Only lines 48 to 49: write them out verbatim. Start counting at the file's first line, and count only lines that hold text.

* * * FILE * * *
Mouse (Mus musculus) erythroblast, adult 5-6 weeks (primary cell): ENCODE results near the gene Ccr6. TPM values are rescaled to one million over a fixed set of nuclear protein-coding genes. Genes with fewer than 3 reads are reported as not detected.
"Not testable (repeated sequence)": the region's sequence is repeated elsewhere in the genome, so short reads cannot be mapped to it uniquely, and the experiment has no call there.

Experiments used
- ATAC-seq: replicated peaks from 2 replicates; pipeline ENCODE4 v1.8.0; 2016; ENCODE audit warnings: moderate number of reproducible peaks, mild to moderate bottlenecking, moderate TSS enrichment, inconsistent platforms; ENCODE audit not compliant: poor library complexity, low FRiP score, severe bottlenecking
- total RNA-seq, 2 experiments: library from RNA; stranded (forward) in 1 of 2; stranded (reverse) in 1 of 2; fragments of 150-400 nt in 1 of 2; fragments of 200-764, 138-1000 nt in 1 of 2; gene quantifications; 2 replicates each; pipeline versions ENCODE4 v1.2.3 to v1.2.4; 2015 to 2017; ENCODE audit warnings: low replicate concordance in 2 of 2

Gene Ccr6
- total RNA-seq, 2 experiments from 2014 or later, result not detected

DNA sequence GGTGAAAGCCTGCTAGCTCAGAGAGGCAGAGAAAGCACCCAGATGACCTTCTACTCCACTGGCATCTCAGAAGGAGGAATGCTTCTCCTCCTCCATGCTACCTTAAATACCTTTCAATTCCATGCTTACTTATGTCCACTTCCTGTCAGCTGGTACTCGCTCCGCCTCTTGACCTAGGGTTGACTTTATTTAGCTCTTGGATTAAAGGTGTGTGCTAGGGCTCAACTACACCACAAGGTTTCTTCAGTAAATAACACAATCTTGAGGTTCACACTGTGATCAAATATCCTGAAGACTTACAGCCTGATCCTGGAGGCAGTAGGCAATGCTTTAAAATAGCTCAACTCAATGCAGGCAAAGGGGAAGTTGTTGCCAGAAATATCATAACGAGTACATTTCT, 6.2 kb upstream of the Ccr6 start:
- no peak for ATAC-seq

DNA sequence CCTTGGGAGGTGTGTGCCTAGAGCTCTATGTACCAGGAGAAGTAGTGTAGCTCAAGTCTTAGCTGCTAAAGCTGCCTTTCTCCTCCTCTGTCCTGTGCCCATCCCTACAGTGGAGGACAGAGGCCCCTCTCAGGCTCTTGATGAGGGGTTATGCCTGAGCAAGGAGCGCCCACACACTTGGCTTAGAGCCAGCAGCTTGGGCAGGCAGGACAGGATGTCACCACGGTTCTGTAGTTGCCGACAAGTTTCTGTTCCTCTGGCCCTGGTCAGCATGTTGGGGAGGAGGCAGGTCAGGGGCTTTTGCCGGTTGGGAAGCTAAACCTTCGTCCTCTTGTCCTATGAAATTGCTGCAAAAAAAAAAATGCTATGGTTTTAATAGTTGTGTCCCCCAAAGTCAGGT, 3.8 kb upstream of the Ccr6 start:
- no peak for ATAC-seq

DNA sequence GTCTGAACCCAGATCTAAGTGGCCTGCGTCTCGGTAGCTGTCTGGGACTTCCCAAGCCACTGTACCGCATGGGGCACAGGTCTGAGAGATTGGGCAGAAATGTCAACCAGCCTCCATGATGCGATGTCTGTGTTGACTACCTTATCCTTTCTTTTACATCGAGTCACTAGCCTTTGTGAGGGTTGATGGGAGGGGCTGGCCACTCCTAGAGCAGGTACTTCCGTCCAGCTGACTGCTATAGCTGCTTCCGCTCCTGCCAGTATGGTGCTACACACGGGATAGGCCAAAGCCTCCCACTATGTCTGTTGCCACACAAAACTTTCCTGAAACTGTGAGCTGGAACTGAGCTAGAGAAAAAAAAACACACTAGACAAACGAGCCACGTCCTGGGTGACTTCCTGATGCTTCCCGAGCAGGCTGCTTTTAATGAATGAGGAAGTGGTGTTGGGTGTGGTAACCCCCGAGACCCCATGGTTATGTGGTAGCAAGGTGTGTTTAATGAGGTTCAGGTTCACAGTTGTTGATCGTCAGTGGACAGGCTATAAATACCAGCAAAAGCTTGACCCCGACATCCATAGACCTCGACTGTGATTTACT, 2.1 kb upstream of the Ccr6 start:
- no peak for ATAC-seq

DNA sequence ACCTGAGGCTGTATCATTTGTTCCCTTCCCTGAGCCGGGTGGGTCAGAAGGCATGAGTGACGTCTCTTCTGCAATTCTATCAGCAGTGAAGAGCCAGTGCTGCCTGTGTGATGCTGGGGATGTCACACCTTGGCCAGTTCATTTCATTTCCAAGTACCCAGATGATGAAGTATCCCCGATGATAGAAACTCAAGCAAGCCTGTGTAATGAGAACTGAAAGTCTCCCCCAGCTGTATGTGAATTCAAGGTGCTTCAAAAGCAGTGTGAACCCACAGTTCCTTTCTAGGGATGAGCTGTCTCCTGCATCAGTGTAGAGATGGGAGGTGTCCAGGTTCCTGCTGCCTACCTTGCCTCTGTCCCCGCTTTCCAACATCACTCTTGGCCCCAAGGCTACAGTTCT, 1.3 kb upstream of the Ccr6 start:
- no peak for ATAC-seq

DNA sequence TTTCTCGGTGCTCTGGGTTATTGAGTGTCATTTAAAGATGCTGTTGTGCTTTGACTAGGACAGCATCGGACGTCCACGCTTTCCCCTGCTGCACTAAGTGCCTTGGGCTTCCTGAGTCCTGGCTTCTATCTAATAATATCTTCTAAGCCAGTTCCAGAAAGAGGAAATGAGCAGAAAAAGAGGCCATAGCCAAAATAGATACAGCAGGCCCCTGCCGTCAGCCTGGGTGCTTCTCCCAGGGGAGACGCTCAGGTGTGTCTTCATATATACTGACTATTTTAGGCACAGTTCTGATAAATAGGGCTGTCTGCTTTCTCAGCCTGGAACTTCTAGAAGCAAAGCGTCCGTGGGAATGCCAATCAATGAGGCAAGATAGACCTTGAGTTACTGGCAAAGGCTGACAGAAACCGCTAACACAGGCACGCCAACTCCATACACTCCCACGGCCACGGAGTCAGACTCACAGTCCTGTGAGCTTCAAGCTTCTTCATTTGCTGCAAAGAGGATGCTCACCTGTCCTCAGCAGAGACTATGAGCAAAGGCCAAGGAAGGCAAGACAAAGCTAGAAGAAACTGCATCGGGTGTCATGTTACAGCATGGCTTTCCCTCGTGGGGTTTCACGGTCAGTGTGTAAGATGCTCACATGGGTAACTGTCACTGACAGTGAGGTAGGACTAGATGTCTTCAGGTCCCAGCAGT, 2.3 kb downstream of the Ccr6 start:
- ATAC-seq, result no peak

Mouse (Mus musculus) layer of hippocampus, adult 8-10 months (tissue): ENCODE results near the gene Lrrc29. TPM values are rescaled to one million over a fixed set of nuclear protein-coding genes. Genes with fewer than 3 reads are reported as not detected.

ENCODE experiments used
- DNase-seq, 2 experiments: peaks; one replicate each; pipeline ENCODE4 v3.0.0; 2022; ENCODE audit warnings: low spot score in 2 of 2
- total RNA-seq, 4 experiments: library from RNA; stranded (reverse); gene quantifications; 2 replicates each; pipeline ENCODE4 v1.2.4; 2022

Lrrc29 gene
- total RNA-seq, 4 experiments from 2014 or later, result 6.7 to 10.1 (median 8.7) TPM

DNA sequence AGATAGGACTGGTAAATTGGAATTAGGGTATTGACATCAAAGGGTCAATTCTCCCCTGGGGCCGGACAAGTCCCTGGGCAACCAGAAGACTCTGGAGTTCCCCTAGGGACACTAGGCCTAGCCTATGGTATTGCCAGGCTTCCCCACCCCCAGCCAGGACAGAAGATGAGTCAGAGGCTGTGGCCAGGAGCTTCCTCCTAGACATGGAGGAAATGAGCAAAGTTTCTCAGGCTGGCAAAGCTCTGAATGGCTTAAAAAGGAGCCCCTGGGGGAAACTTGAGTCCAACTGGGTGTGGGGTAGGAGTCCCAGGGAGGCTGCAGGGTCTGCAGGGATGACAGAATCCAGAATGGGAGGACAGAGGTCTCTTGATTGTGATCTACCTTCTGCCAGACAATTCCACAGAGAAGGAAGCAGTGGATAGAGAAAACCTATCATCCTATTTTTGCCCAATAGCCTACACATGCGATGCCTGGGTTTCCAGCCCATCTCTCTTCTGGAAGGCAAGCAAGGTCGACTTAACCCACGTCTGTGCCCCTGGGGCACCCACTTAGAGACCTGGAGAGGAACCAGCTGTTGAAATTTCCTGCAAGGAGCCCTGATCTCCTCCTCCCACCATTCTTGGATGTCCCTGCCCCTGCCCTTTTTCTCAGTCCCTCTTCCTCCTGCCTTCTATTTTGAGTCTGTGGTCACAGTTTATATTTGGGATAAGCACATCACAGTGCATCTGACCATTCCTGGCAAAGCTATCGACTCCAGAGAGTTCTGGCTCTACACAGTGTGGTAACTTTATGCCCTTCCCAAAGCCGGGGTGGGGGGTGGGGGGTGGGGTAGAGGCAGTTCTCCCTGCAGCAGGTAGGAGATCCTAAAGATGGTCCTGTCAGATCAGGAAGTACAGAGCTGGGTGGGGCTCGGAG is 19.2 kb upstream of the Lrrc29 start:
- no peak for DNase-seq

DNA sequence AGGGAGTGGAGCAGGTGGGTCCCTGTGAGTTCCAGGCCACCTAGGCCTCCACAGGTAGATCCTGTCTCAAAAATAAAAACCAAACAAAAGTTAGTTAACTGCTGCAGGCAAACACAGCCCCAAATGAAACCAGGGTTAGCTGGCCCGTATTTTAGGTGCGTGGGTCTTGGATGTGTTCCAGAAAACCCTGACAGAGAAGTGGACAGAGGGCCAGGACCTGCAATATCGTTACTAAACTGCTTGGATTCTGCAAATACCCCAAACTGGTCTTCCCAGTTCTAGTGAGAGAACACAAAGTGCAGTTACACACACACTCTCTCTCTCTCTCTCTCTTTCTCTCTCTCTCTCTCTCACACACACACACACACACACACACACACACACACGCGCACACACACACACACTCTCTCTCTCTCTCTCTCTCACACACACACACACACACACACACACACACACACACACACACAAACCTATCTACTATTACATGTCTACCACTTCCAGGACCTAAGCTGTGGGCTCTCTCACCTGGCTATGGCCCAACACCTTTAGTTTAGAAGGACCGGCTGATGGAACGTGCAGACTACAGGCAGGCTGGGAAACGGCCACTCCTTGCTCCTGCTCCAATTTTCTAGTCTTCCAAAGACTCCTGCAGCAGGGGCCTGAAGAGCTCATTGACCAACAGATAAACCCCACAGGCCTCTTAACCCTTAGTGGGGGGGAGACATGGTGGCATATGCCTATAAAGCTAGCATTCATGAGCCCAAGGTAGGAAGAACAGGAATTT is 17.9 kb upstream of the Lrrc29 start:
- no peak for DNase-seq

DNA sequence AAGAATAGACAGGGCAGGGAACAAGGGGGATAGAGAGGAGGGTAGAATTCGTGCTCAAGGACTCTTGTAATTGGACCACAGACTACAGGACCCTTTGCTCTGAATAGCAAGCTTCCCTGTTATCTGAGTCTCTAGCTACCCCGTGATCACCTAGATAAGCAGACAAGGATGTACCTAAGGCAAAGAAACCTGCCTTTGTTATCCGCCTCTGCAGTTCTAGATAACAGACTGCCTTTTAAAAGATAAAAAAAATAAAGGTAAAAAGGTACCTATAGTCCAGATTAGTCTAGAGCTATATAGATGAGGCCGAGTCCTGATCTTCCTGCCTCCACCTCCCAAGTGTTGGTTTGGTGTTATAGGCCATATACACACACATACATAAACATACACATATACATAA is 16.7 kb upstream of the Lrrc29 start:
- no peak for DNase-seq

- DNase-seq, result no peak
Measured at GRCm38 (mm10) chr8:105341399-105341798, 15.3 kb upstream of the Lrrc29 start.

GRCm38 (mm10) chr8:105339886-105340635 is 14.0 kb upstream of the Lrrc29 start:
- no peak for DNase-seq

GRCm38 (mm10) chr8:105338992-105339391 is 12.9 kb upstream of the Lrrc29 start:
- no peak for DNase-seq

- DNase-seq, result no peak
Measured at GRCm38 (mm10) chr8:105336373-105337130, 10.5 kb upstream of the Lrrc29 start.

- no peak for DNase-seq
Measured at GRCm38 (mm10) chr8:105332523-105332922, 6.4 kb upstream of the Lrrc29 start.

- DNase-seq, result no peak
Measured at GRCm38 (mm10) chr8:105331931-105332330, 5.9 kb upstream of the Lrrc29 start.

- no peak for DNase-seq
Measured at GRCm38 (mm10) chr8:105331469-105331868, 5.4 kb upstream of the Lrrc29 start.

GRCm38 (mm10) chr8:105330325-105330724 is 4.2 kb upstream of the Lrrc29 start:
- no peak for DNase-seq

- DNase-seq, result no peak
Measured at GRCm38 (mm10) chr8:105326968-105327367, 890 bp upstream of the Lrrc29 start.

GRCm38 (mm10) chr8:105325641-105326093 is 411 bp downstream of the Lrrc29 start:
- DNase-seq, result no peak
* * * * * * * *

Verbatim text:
GRCm38 (mm10) chr8:105325641-105326093 is 411 bp downstream of the Lrrc29 start:
- DNase-seq, result no peak